Richard Thaler’s latest thoughts on the efficient market hypothesis

In a new column in the Financial Times, Richard Thaler expands on some earlier thoughts about the efficient market hypothesis by way of a review of Justin Fox’s new book, The Myth of the Rational Market.

What lessons should we draw from (the last two years)? On the free lunch component there are two. The first is that many investments have risks that are more correlated than they appear. The second is that high returns based on high leverage may be a mirage. One would think rational investors would have learnt this from the fall of Long Term Capital Management, when both problems were evident, but the lure of seemingly high returns is hard to resist. On the price is right, if we include the earlier bubble in Japanese real estate, we have now had three enormous price distortions in recent memory. They led to misallocations of resources measured in the trillions and, in the latest bubble, a global credit meltdown. If asset prices could be relied upon to always be “right”, then these bubbles would not occur. But they have, so what are we to do?

Read the full piece here.

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One Response to “Richard Thaler’s latest thoughts on the efficient market hypothesis”

  1. Sharp Ratio Says:

    The “bubble” in Japanese land values (Tokyo was worth more than the entire US) was due, in large part, to the nearly confiscatory taxes on capital gains on land sales so that the high land valuation was based on virtually NO sales. When the Japanese tried to correct this tax distortion by lowering the capital gains tax rate, sellers rushed to the market and land prices collapsed… There is nothing irrational about this and real estate economists predicted the collapse as they did with US real estate prices.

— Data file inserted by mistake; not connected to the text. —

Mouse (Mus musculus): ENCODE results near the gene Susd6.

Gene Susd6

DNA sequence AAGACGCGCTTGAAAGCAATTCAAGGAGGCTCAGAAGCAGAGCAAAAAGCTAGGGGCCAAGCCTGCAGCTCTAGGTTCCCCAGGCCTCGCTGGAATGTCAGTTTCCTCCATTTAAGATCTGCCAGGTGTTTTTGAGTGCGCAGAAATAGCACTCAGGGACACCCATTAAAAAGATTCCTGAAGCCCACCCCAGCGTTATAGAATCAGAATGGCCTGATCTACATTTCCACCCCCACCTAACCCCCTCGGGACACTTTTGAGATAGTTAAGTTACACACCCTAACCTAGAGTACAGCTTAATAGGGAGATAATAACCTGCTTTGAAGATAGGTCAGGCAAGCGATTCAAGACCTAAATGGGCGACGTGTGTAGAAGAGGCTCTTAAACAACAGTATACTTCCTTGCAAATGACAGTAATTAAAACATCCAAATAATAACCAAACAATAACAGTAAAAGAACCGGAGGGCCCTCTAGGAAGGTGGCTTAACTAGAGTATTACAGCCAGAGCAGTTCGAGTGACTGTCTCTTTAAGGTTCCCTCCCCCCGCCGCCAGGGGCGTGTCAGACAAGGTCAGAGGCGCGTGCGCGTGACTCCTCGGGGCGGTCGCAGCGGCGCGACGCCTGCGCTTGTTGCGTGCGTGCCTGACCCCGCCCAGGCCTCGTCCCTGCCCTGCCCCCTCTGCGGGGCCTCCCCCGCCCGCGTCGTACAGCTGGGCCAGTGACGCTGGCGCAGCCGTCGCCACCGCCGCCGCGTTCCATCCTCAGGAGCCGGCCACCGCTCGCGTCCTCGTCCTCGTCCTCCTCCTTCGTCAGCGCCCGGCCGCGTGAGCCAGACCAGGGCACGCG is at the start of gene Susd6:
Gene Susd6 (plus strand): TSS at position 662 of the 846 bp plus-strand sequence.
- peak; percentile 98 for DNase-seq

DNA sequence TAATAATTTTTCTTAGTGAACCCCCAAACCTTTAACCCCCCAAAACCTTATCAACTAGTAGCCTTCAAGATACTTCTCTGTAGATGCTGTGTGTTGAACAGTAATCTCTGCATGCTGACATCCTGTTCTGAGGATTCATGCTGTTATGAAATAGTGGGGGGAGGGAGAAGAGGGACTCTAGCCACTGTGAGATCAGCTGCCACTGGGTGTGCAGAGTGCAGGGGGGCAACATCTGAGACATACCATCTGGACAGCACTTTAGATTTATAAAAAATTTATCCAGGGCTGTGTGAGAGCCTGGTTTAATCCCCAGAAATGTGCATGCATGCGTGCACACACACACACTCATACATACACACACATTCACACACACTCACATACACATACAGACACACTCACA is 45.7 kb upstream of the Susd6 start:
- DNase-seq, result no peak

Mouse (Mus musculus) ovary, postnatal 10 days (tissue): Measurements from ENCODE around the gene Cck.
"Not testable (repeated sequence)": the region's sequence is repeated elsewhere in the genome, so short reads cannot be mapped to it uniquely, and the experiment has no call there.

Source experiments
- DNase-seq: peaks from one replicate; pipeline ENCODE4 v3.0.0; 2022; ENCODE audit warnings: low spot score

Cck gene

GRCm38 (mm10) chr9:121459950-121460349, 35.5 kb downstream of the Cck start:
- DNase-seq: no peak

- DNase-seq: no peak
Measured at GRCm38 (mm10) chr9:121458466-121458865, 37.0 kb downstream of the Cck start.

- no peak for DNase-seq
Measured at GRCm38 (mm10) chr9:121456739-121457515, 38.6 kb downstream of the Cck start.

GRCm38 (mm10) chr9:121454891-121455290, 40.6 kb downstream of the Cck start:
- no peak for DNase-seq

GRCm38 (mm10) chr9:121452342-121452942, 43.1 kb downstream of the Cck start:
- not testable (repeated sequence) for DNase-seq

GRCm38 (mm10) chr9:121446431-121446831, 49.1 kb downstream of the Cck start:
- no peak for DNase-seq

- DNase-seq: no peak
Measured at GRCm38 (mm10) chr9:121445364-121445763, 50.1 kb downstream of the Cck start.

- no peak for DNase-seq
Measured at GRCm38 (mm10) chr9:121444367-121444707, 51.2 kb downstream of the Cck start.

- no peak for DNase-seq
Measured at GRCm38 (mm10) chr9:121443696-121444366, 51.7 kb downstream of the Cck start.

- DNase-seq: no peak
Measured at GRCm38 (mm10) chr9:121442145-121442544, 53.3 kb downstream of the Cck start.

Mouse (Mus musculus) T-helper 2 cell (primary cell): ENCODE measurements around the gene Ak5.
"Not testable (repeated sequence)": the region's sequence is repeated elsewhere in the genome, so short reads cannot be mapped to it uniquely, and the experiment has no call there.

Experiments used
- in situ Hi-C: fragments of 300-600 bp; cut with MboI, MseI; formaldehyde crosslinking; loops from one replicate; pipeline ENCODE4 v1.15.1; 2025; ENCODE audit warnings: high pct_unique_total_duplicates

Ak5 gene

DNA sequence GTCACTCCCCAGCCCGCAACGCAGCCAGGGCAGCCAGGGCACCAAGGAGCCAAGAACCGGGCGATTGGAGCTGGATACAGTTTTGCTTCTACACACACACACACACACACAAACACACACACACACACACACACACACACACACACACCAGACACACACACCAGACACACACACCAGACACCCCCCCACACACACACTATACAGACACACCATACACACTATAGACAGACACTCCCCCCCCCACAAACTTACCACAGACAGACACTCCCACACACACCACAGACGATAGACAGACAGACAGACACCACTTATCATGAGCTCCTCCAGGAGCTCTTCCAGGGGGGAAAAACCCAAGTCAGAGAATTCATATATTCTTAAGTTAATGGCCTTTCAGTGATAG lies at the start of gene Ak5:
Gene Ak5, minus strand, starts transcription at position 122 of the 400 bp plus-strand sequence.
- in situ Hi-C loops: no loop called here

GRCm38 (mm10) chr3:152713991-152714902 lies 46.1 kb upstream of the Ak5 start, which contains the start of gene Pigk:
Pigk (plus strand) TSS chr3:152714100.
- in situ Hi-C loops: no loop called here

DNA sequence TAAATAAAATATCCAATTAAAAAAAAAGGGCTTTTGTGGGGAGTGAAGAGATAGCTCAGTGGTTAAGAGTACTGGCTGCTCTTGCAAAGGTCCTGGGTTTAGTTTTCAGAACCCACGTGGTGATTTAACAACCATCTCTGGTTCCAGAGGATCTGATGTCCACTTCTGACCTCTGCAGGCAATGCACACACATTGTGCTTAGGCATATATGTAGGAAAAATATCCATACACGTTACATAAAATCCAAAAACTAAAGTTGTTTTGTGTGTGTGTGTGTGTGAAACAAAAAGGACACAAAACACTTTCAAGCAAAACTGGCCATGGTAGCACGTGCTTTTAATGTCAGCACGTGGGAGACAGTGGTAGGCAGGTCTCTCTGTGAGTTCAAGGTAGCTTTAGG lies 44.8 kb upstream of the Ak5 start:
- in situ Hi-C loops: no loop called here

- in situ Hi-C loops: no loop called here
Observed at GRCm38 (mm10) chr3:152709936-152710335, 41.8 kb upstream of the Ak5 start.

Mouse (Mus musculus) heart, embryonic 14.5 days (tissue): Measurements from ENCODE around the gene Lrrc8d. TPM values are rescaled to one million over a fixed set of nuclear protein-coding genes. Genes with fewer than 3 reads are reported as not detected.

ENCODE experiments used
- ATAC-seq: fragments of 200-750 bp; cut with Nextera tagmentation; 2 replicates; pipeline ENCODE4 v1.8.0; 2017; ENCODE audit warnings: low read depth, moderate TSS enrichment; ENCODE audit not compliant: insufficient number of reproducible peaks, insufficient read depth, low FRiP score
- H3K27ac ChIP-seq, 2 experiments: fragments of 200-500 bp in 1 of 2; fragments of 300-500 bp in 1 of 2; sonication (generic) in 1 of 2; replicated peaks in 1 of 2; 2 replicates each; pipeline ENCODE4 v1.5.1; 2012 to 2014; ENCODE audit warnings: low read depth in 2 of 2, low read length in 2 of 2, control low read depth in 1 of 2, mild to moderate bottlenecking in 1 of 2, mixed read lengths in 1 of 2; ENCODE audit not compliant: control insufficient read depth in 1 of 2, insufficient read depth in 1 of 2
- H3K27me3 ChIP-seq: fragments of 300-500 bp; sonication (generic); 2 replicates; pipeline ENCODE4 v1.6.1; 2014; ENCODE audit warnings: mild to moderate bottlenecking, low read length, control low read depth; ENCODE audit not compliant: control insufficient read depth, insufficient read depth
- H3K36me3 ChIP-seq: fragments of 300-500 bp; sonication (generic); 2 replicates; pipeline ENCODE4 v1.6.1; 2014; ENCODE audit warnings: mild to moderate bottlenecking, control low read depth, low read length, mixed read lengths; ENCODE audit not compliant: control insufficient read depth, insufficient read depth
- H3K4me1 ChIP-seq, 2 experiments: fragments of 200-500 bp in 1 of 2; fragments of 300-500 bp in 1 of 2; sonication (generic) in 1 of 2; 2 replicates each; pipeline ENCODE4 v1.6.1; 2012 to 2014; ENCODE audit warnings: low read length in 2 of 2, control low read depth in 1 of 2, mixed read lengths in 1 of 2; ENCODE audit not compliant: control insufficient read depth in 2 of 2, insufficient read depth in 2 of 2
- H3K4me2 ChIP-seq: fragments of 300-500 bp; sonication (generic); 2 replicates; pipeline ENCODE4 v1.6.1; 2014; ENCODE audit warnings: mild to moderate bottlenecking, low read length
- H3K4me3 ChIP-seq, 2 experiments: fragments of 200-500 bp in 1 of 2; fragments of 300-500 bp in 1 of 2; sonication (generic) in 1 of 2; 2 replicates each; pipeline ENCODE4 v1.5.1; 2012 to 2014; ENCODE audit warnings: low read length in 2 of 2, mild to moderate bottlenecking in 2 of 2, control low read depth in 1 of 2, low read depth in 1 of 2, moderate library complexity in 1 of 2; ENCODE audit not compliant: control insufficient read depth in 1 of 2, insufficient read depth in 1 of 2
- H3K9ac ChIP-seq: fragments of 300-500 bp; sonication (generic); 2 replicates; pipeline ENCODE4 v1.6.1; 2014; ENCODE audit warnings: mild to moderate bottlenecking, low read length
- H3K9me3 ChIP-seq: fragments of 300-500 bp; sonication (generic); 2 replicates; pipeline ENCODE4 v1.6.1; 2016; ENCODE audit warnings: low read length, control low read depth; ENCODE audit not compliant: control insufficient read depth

As to the current state of depository institutions and mortgage markets in the US… are bankers irrational for taking substantial risks in real estate lending? Given that deposit liabilities are guaranteed and bank examiners allow the risk taking, one can easily argue that the behavior of bankers was fully rational. The recent book on the Lehman bankruptcy makes it clear that the economist in charge of risk management informed top management of the problems in mortgage markets in a timely fashion. They ignored her (actually demoted her to government relations) relying on the belief that they were two big to fail. Unfortunately for them, Hank Paulson was not sympathetic. This is an error in judgment ex post but before the fact, there were rational reasons to believe that they would be treated like GS, BOA, Citi, etc.

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